10 March 2003
COMMISSION ON HUMAN RIGHTS
Item 14 (c) of the provisional agenda
SPECIFIC GROUPS AND INDIVIDUALS:
MASS EXODUSES AND DISPLACED PERSONS
Written statement* submitted by Asian Legal Resource Centre (ALRC),
a non-governmental organization in general consultative status
The Secretary-General has received the following written statement which is circulated in accordance with Economic and Social Council resolution 1996/31.
[30 January 2003]
IDPs in Myanmar and forced repatriation from Thailand
1. In a written statement to the fifty-eighth session of the Commission on Human Rights (E/CN.4/2002/NGO/85), the Asian Legal Resource Centre raised concerns at the lack of security for millions of people trying to survive as internally displaced persons (IDPs) in Asia. To illustrate, the Asian Legal Resource Centre now draws the attention of the Commission to the massive internal displacement in Myanmar, and concomitant policy of forced repatriation of asylum seekers by Thailand.
2. The Asian Legal Resource Centre has for a number of years made written statements to the Commission on the widespread and chronic food insecurity visited on Myanmar as a consequence of relentless human rights violations either perpetrated directly by the military regime or arising due to its rule. Those in Myanmar who suffer the greatest hunger, and insecurity in every aspect of their lives, are the internally displaced.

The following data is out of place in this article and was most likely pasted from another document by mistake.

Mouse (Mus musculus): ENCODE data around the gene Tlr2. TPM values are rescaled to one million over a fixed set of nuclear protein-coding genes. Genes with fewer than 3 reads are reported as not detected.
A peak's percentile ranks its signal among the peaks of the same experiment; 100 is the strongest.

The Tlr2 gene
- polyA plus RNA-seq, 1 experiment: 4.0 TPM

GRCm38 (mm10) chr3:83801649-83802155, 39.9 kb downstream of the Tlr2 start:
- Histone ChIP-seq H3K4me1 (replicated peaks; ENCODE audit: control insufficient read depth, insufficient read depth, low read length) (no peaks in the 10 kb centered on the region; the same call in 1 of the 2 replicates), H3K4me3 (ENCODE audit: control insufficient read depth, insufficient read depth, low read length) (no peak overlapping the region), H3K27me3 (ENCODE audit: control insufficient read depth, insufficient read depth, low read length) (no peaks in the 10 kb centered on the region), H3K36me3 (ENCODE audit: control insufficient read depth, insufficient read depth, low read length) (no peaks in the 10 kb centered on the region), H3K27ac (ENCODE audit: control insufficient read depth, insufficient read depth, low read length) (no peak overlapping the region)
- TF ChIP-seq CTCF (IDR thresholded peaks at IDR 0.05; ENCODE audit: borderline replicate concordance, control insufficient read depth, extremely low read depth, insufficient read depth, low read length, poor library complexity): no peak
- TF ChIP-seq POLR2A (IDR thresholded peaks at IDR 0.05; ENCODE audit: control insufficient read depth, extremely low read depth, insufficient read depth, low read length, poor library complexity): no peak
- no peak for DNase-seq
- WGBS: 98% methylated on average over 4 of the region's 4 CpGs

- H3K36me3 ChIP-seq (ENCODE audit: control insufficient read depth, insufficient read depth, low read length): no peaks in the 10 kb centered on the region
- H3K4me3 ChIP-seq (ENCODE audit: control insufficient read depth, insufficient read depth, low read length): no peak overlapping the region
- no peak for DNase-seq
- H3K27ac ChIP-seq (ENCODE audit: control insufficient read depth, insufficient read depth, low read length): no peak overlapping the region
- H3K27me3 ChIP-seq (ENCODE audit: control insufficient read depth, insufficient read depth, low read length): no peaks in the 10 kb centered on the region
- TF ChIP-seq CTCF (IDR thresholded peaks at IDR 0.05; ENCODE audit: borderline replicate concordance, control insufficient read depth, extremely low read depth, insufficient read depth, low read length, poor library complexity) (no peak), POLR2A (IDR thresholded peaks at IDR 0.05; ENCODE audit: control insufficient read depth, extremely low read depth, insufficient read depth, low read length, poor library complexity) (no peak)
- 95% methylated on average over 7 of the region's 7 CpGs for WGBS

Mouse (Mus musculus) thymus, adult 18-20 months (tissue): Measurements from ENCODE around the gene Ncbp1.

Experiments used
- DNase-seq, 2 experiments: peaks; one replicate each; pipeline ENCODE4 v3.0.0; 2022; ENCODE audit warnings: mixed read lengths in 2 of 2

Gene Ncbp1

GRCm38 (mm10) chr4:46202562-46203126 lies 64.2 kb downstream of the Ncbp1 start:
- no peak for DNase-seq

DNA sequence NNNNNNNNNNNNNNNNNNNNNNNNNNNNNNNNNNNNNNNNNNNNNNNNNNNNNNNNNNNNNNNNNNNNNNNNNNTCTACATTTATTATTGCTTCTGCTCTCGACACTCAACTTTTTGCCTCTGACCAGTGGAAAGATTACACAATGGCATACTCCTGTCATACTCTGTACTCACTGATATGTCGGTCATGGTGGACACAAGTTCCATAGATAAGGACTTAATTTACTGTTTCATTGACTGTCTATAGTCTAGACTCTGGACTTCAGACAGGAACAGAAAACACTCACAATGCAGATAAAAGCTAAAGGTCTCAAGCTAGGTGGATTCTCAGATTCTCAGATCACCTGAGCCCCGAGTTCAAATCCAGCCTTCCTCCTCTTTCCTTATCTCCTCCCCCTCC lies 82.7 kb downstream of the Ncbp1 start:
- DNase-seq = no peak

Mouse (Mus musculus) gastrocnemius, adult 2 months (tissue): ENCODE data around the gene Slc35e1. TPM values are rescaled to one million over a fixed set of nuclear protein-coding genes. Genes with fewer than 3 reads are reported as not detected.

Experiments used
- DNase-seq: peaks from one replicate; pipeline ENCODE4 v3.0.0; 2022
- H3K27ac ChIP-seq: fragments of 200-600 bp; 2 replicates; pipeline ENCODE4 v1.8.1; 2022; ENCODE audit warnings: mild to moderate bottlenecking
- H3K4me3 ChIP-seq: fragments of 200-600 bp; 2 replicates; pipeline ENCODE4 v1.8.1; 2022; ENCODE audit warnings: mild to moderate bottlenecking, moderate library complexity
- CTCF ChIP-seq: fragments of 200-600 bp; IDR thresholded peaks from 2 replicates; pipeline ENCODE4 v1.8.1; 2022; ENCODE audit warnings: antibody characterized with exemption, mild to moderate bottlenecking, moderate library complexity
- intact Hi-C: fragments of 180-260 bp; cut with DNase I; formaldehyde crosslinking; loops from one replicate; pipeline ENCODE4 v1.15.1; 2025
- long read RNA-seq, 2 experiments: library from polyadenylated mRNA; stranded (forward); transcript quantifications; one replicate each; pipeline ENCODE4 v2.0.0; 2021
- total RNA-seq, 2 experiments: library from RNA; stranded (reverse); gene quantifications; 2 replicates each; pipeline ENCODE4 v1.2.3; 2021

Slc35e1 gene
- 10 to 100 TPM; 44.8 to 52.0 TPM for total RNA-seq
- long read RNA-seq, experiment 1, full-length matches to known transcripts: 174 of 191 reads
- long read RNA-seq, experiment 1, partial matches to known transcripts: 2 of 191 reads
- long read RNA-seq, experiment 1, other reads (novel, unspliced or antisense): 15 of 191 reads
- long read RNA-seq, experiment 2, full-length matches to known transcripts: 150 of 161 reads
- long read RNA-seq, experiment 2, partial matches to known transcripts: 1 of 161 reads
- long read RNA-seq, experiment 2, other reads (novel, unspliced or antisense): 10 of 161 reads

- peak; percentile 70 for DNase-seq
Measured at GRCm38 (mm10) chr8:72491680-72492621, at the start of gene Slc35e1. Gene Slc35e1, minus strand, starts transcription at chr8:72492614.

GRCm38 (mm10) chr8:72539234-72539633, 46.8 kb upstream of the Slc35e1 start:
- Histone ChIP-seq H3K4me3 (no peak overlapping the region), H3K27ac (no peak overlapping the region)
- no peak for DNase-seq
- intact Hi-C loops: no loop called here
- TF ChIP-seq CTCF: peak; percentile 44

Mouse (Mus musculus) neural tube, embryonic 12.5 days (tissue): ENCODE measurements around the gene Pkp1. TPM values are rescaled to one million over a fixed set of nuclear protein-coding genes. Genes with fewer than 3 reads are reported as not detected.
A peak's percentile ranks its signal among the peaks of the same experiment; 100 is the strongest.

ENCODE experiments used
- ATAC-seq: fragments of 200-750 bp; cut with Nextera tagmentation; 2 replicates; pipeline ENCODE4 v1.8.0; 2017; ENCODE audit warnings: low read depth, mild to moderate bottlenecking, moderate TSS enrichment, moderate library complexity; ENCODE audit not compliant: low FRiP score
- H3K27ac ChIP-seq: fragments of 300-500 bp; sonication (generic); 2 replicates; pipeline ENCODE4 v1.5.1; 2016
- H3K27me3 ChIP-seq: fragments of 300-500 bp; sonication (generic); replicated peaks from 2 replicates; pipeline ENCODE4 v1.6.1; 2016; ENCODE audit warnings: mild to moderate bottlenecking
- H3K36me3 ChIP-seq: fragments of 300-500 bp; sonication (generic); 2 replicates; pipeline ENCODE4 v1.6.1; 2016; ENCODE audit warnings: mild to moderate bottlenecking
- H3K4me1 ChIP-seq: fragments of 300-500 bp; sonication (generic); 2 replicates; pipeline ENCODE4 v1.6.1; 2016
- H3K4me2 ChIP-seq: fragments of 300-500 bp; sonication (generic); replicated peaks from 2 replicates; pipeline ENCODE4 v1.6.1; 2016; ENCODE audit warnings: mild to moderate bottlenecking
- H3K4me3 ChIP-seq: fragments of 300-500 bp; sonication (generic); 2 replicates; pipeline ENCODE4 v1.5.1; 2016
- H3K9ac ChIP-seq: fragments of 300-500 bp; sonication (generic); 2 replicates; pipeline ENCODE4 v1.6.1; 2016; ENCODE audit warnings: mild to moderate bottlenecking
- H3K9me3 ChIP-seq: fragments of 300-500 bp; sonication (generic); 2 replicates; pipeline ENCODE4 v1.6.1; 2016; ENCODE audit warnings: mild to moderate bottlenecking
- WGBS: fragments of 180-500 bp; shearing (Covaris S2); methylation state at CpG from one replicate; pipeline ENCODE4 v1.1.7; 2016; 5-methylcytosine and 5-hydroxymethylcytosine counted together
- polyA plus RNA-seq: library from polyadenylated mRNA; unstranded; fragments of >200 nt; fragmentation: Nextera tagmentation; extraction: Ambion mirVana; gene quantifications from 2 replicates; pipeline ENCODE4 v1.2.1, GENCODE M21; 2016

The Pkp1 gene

3. Internal displacement in Myanmar is the result of over fifty years of conflict, insecurity and militarization. It is a deep and long-term crisis exacerbated by the hardening of both anti-refugee sentiment and policies in neighbouring countries, notably Thailand and Bangladesh, during recent years. In its separate submission on food security in Myanmar, the Asian Legal Resource Centre has noted the plight of hundreds of thousands of refugees forcibly repatriated from Bangladesh. In this statement it also considers those seeking refuge in Thailand.